Nick Kyrgios Clashes With Umpire at Washington Open

Nick Kyrgios Washington Open

Australia’s Nick Kyrgios is no stranger to controversy. Indeed, the 24-year-old has as long and varied a rap sheet as anyone in the men’s game. He’s insulted the partners of his colleagues on tour, been fined and provisionally suspended for failing to give proper effort before going on air to call two of the greatest players of all time ‘salty’ and ‘fake’. Upon occasion, in between these brushes with controversy, Kyrgios even finds the time to play some pretty good tennis.

At the Washington Open, he began his campaign with an assured 7-5 6-4 win over the tenacious American Thai-Son Kwiatkowski. Kwiatkowski pushed Kyrgios throughout their contest, but when it mattered most the world #52 was able to summon power and accuracy that Kwiatkowski simply could not match. His victory, his first in Washington, earned him a second-round clash with the Frenchman Gilles Simon, once ranked as high as sixth in the world and still seeded 11th in D.C.

But Simon, for all his enduring quality, is not the player he once was and Kyrgios surely went into the match feeling he had more than a chance of emerging victorious. So it proved as, in large part thanks to some excellent serving, Kyrgios ousted Simon 6-4 7-6 to reach the third round at the Washington Open for the first time in his career. But Kyrgios being Kyrgios, it was unsurprisingly not as straightforward as the scoreline suggests.

Instead, the Australian picked up a point penalty for racquet abuse and engaged in a heated discussion with the umpire Fergus Murphy over a line judge’s call, before refusing to shake Murphy’s hand at the conclusion of the match. That was a breach of etiquette that if not unheard of in the professional game is certainly unusual. Kyrgios’ detractors will point to it as further evidence of the malign influence he has on the sport, his supporters the reverse.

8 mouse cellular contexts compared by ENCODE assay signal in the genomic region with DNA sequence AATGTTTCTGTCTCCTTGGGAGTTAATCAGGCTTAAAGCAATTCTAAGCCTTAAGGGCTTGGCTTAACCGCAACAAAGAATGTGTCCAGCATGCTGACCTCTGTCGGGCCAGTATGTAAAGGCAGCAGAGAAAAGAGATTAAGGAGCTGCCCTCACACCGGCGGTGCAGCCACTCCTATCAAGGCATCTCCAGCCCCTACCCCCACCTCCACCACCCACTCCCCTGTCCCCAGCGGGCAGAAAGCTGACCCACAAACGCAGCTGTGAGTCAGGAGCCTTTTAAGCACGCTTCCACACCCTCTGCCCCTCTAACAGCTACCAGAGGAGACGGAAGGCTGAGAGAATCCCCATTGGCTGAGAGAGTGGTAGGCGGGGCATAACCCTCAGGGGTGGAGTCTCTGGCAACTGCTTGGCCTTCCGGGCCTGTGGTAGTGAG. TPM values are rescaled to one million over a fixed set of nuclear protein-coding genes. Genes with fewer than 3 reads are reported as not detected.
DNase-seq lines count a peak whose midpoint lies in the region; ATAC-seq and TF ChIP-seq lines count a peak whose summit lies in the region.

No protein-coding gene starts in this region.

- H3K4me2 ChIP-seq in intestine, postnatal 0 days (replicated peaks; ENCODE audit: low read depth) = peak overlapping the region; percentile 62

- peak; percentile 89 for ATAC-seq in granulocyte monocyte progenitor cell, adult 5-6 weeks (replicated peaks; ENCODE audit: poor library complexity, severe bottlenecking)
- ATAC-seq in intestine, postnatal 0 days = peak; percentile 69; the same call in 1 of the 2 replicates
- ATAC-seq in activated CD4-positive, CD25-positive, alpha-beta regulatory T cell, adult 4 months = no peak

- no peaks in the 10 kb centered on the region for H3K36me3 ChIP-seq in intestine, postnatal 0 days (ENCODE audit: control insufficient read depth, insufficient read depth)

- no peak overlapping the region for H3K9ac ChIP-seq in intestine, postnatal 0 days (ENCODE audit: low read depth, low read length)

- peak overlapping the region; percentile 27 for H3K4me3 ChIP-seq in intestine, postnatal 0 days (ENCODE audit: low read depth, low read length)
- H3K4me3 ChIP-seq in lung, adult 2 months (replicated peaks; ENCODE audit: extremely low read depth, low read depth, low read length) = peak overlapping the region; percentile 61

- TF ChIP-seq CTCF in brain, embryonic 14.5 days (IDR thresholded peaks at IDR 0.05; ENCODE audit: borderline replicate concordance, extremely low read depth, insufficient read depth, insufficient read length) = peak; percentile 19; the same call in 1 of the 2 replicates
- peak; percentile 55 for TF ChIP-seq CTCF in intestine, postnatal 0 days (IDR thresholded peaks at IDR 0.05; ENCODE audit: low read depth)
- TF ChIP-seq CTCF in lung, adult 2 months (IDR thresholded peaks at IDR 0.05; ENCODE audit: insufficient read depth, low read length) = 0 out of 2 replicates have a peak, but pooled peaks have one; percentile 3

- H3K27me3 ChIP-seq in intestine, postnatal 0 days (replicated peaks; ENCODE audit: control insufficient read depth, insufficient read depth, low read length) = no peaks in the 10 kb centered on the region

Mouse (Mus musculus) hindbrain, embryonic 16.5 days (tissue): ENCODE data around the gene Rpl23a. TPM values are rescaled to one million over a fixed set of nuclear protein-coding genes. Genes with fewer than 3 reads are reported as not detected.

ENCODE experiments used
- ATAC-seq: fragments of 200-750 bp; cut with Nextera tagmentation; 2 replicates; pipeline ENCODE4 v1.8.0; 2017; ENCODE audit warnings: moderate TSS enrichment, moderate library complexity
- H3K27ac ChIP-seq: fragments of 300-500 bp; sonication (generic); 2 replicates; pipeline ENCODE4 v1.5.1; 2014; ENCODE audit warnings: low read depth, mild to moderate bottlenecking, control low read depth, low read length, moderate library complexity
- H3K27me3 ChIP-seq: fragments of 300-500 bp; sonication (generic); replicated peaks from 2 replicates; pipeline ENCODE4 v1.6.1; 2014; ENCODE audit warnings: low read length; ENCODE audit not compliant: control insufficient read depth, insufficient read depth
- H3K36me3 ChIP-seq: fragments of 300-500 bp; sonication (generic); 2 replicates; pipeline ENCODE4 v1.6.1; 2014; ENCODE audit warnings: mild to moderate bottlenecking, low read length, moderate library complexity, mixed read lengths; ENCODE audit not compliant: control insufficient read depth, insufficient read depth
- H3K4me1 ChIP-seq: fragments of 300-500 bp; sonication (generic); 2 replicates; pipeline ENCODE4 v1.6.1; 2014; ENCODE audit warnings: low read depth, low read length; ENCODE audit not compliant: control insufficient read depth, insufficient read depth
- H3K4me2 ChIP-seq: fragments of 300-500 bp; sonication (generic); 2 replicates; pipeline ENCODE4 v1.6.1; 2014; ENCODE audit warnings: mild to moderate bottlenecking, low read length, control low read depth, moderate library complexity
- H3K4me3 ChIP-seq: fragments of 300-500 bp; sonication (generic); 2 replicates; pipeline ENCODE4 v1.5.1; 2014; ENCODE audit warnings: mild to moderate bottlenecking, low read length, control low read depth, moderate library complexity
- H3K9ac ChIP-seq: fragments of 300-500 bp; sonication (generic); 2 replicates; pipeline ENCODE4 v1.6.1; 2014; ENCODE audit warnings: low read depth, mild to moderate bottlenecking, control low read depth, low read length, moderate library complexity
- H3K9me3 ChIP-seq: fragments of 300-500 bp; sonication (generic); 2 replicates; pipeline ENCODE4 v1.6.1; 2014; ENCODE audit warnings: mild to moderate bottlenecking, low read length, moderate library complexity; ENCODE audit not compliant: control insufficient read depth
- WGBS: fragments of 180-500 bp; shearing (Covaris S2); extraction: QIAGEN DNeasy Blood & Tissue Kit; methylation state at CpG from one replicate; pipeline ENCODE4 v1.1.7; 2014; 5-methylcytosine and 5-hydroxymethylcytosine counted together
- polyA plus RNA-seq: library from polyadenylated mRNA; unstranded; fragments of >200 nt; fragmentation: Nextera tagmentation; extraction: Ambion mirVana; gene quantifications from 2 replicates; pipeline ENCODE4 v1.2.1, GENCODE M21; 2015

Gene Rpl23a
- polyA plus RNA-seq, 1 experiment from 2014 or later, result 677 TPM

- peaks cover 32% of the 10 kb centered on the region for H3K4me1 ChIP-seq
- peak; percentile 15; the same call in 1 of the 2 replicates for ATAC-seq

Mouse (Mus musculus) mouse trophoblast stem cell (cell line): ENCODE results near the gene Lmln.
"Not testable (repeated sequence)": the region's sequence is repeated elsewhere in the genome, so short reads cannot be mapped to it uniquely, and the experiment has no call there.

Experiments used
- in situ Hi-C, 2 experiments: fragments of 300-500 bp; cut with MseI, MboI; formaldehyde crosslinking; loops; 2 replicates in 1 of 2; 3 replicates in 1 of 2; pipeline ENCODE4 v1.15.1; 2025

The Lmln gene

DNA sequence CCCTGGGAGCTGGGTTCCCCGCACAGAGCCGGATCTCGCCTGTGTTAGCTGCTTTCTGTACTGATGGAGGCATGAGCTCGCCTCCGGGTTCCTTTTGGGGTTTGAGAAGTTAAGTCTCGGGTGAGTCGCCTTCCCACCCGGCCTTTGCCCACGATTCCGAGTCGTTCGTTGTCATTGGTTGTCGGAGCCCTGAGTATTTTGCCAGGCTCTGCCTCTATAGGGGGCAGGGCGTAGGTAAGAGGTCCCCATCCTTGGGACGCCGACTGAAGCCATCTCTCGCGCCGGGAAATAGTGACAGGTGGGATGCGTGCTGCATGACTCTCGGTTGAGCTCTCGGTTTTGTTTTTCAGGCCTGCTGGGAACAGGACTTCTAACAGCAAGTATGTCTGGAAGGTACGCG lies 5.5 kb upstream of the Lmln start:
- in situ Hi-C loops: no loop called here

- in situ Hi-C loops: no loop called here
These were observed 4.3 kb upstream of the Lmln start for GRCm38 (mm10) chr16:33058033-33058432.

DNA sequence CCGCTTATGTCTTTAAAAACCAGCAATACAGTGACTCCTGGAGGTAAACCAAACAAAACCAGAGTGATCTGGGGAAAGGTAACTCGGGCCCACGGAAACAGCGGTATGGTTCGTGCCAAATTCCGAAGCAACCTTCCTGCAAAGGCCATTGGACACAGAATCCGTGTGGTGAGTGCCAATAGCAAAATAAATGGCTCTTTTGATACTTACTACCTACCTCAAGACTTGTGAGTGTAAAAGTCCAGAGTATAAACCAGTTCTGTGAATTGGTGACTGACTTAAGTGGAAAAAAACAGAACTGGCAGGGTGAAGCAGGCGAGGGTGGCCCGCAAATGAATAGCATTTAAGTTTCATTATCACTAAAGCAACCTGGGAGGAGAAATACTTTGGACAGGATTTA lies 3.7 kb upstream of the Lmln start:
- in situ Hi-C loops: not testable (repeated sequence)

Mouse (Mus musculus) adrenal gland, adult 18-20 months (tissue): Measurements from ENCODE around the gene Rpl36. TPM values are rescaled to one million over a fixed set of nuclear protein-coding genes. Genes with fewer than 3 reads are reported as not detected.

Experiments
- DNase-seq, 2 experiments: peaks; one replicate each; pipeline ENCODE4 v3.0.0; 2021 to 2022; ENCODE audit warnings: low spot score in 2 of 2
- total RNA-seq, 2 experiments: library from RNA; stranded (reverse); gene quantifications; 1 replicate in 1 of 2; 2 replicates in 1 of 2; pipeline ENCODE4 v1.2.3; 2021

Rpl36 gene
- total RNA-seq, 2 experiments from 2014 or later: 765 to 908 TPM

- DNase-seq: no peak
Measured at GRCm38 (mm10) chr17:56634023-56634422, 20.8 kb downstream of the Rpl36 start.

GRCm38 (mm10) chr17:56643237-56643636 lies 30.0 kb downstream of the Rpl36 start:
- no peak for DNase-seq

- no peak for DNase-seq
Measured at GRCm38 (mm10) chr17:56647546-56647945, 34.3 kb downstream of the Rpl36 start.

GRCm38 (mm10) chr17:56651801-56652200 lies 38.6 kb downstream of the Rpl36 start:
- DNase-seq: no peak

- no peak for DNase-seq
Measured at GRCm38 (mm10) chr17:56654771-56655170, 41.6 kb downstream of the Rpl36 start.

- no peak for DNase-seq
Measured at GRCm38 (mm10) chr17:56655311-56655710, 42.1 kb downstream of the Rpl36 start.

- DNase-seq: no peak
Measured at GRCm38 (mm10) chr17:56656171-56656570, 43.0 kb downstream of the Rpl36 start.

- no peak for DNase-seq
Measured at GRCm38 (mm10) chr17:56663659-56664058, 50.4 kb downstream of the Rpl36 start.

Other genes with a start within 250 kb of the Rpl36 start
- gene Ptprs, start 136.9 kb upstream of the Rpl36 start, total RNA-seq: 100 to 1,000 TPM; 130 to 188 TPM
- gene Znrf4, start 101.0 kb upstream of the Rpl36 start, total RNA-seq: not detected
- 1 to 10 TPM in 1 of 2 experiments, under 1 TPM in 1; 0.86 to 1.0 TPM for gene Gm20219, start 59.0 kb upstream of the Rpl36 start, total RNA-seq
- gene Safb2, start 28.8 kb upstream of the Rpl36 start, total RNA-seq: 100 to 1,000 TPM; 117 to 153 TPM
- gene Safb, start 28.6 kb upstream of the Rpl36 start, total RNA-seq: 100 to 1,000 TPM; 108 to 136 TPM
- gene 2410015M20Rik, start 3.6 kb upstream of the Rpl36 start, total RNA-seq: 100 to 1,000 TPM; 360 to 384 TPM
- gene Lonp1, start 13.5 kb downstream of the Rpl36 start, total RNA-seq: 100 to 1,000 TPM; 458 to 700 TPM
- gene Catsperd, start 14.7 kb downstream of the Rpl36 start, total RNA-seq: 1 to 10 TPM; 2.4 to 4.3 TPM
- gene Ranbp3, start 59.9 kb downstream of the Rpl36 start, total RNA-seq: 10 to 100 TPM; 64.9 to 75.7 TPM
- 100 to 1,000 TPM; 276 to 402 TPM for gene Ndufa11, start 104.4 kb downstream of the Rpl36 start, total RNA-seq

Both sides arguably have a point. Men’s tennis may currently have great champions, but it is, at times, rather short of intrigue. Kyrgios, for all his faults, unquestionably provides that, whether due to the threat he poses to the sport’s elite or because of his on-court theatrics. Equally, however, it is arguable that one of the biggest attractions of tennis is the sporting spirit with which the majority of its players conduct themselves, a high standard Kyrgios has fallen short of more than once.

This latest, albeit minor, indiscretion will doubtless see the debate about Kyrgios start up once again. But, one rather suspects, that will suit the Australian just fine. Because, more than anything else, what Kyrgios seeks is attention.

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